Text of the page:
|Burrin, Douglas - Doug|
Submitted to: Journal of Nutrition
Publication Type: Peer Reviewed Journal
Publication Acceptance Date: 8/28/2002
Publication Date: 11/1/2002
Citation: Lambert,B., Stoll,B., Niinikoski,H., Pierzynowski,S., Burrin,D.G. 2002. Net portal absorption of enterally fed alpha-ketoglutarate is limited in young pigs. Journal of Nutrition. 132(11):3383-3386. Interpretive Summary: Alpha-ketoglutarate (AKG) is an intermediate formed during the metabolism of the amino acid, glutamate. Because glutamate is a major fuel for the small intestine, and glutamate is converted to AKG before it is used as a fuel, we hypothesized that feeding AKG might decrease the amount of glutamate used as a fuel for the gut, thereby increasing the amount available to the remainder of the body. To test this, young pigs were fed increasing levels of dietary AKG (0%, 2.5%, 5% or 10%) over a 4-hour period. To measure the amount of dietary AKG absorbed from the gut, we collected blood samples from the artery and portal vein that drains the intestinal tract of the pigs. A maximum of 11% of the dietary AKG infused was absorbed into the portal blood. This may indicate that the AKG was either not taken up by the digestive tract, or was used within the cells of the digestive tract as a source of fuel. The release of amino acids or ammonia did not change as a result of AKG treatment. We conclude that the absorption of dietary AKG is limited in young pigs, and does not change the net portal absorption of amino acids or ammonia.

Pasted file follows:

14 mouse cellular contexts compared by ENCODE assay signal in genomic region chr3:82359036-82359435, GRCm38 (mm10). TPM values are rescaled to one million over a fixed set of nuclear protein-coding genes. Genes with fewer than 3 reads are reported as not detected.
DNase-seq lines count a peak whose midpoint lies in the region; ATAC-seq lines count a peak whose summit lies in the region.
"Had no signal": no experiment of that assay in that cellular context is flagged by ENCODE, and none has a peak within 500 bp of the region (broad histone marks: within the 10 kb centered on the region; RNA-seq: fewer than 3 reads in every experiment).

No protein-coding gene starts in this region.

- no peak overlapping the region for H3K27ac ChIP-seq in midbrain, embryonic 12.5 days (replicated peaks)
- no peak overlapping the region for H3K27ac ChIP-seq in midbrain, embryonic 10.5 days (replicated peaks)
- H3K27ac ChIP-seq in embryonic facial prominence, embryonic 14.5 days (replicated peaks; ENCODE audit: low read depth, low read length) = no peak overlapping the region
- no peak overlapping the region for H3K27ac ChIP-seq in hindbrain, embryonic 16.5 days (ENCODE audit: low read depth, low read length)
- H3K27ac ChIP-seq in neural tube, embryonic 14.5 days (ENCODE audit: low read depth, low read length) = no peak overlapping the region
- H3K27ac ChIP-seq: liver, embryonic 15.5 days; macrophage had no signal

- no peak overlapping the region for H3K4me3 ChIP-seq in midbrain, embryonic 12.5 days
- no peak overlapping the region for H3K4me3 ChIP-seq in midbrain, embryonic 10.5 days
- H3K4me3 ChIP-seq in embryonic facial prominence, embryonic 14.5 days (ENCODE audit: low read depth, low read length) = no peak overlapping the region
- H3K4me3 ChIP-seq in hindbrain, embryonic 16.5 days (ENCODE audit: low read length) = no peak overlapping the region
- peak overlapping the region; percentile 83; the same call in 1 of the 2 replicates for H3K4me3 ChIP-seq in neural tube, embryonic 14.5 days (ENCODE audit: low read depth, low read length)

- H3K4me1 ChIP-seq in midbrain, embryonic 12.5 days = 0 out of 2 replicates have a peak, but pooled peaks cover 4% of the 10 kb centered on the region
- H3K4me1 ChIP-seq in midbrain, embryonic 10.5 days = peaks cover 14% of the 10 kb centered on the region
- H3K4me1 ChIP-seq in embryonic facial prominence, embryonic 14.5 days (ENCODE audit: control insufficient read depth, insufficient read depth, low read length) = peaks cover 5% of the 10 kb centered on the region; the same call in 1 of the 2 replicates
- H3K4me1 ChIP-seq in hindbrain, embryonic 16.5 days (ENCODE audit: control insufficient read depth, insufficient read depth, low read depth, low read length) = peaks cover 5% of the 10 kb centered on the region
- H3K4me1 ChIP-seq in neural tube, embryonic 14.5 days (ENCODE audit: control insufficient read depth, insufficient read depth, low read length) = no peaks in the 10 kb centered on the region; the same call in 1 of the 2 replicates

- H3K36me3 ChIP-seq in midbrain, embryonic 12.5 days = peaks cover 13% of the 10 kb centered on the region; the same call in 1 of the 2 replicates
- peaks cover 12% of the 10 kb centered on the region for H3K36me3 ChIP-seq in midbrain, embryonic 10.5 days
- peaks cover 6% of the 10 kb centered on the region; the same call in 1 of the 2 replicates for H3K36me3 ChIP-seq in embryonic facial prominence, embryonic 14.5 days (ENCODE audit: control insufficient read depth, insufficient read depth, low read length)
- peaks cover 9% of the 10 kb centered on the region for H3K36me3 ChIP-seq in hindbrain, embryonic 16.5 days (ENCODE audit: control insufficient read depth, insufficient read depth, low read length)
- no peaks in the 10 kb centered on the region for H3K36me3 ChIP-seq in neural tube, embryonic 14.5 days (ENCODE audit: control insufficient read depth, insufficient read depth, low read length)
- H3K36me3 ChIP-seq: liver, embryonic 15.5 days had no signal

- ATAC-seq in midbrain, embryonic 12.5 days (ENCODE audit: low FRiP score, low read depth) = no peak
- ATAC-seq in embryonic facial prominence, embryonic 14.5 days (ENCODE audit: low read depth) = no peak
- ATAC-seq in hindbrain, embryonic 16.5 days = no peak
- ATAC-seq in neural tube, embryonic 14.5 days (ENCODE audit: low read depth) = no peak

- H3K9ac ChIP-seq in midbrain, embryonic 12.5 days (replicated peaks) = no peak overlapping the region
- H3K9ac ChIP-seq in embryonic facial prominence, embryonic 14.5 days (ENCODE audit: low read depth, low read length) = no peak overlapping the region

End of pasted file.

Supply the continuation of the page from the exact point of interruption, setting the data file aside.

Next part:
Technical Abstract: Our aim was to quantify the intestinal metabolic fate of dietary alpha-ketoglutarate (AKG). Six female pigs (21 d old) were implanted with arterial, venous, portal and gastric catheters and an ultrasonic portal flow probe and fed a corn and soybean meal based diet. On the day of the experiment, the pigs received a 4-h intragastric infusion of sodium AKG at a rate equivalent to 0, 2.5, 5, or 10% of dietary intake. The net portal AKG3 balance of the control and 2.5% treatment did not differ and were not different from zero. However, the net portal AKG balance of both the 5 (163 micromol · kg-1 · h-1) and 10% (159 micromol · kg-1 · h-1) treatments were greater (P < 0.05) than the control. Despite significant net AKG absorption at the 5% and 10% levels, the net portal appearance only represented 10.8% and 6.7%, respectively, of the enteral input. The net portal appearances of glutamate, glutamine, ammonia and the branched chain amino acids were not affected by dietary AKG level. We conclude that the absorption of dietary AKG is limited in young pigs, and does not change the net portal balance of amino acids or ammonia.